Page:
At its peak in the late 1980s and early 1990s, the International Motor Sports Association’s Grand Touring Prototype machines gave IndyCar absolute fits. The Andrettis were there, Mario and Michael, as were A.J. Foyt and Bobby Rahal and Martin Brundle — and the fans flocked to it.
IMSA is ready to give Indy another scare starting with this weekend’s Rolex 24 At Daytona sports car race with a fresh and electrified take on some of the fastest and most imaginative race cars this country has seen.
Four decades ago, rich with car companies annually pouring tens of millions of dollars apiece into fierce on-track wars, GTP’s auto manufacturers brought the downright wildest machines to America’s city streets and classic road courses for our vehicular entertainment. Like alien spacecraft that fell to earth, GTP cars looked and sounded different from anything else racing had to offer.
Yes, IndyCar drew more attention with its world-famous Indianapolis 500, and NASCAR‘s Daytona 500 was an undeniable powerhouse, but if you were looking for a party and loved wickedly combative sports cars, GTP was your jam. And fans duly responded, making IMSA a sporting property that was nearly as popular as IndyCar — the country’s long-held favorite — and well clear of NASCAR, then a regional delicacy that wasn’t quite ready for prime time.
At its heights, GTP gave us Chevrolet versus Porsche versus Nissan versus Mazda versus Toyota versus Jaguar in a 200 mph sports-car cage match. Races played out live on ESPN and in front of packed grandstands as the IMSA GTP tour stretched each season from California to Connecticut. And then, as amazing things often do, GTP couldn’t support the weight of its success and came to a crashing end.
For the bigger GTP manufacturers, rising costs to remain competitive became untenable. Before its closure, the factory Nissan GTP team based on the outskirts of Los Angeles employed more people for its IMSA program than the Ferrari, McLaren, and Williams Formula One teams combined. In its era, IMSA was a monster, but along with those soaring budgets required to remain competitive, it was felled by a financial recession that struck at the same time. GTP’s lights went out at the end of 1993.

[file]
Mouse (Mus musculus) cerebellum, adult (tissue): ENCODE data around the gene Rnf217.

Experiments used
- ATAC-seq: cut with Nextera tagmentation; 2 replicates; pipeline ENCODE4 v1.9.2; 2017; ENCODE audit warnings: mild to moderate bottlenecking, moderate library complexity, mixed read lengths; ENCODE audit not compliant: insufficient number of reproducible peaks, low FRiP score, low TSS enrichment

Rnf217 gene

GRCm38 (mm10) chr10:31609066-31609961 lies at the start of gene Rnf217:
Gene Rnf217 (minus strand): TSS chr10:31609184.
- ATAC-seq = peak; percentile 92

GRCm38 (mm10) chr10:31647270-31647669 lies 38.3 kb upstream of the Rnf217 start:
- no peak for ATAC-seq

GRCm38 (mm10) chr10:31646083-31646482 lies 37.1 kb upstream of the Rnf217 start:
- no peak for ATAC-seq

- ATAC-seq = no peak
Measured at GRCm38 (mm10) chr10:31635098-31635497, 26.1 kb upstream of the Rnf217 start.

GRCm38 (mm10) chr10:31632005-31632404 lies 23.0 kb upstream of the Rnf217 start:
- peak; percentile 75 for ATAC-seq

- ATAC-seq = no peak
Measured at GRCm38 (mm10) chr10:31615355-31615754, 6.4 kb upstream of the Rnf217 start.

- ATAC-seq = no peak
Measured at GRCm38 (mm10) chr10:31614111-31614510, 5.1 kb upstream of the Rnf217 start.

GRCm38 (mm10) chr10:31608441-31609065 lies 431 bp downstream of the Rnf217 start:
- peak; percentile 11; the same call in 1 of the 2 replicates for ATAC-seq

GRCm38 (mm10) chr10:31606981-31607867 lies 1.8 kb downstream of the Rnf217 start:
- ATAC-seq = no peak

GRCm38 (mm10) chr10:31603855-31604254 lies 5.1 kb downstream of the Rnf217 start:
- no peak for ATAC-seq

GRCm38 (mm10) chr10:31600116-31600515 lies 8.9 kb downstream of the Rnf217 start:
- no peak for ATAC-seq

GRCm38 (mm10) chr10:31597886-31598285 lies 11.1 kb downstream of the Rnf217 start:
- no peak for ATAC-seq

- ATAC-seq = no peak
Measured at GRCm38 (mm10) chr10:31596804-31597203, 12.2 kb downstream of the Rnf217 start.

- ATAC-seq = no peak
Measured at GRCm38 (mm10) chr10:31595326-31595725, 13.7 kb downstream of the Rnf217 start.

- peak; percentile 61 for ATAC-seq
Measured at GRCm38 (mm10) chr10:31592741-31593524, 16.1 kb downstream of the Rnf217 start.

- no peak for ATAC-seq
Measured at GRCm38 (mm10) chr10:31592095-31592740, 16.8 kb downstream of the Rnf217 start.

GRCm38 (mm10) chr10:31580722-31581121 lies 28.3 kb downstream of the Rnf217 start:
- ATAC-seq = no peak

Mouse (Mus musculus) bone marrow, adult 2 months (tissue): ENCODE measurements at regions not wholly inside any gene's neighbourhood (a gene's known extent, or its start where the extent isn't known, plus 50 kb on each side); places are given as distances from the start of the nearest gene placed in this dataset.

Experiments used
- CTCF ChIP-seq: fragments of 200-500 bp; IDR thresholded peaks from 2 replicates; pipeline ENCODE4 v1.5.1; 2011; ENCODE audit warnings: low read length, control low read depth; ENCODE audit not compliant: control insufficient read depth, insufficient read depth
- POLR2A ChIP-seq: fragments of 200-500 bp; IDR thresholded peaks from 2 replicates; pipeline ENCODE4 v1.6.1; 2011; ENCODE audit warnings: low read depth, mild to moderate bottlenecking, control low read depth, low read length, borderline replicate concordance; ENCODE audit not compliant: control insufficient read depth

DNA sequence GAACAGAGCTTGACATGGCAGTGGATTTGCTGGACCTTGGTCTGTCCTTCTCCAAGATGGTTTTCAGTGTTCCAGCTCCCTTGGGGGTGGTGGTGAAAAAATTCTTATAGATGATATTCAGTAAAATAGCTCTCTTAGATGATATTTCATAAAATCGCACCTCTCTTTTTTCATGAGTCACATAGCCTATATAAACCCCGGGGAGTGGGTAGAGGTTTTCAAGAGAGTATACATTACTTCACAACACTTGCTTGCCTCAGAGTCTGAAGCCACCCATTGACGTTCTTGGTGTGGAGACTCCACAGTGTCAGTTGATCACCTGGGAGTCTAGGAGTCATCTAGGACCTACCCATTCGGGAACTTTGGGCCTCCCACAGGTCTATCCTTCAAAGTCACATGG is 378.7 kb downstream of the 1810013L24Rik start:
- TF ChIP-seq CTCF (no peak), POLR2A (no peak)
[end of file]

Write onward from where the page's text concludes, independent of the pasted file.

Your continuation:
Thankfully, history has an interesting way of reimagining itself.
Thirty years after the original GTP cars went silent, IMSA is ready to relaunch its iconic class with a twist that offers modern relevance to its interested members from the auto industry. It was announced in 2021 that GTP would return with hybrid-powered machines that blend the latest EV battery technologies with purebred internal combustion engines.
All-important styling cues, carried over from the road cars made by GTP’s manufacturers, have been transferred to the noses and flanks of the 670-horsepower hybrid prototypes. Given multiple ways to incorporate their showroom ideologies into the hearts and looks of the GTP cars, the response has been phenomenal.
Striking the perfect chord with carmakers, the new GTP formula is loaded with automotive heavyweights to start the fight anew as Honda through its Acura line, BMW, General Motors with its Cadillac brand, and Porsche are ready to race across Saturday and Sunday in pursuit of victory and the promotional bragging rights that come with winning the Rolex 24 At Daytona. Then it’s on to 10 more stops on the domestic tour that runs through October, with Cadillac and Porsche making a June detour to France for the 24 Hours of Le Mans.
Their respective GTP models will be joined next year by Lamborghini, and in 2025, McLaren Automotive is expected to bring IMSA’s GTP manufacturer tally up to a half dozen. Look across to IndyCar, stuck on two manufacturers for a decade, and NASCAR, with the same three brands it has had for 10 years, and GTP’s tech-friendly rulebook has clearly caught the attention of American, German, Japanese, Italian and English marques.
A launch this weekend on the famed Daytona International Speedway roval with the iconic and grueling 24-hour race of survival is where the new-era revival is taking place, and so far, it has the look and feel of GTP’s former self.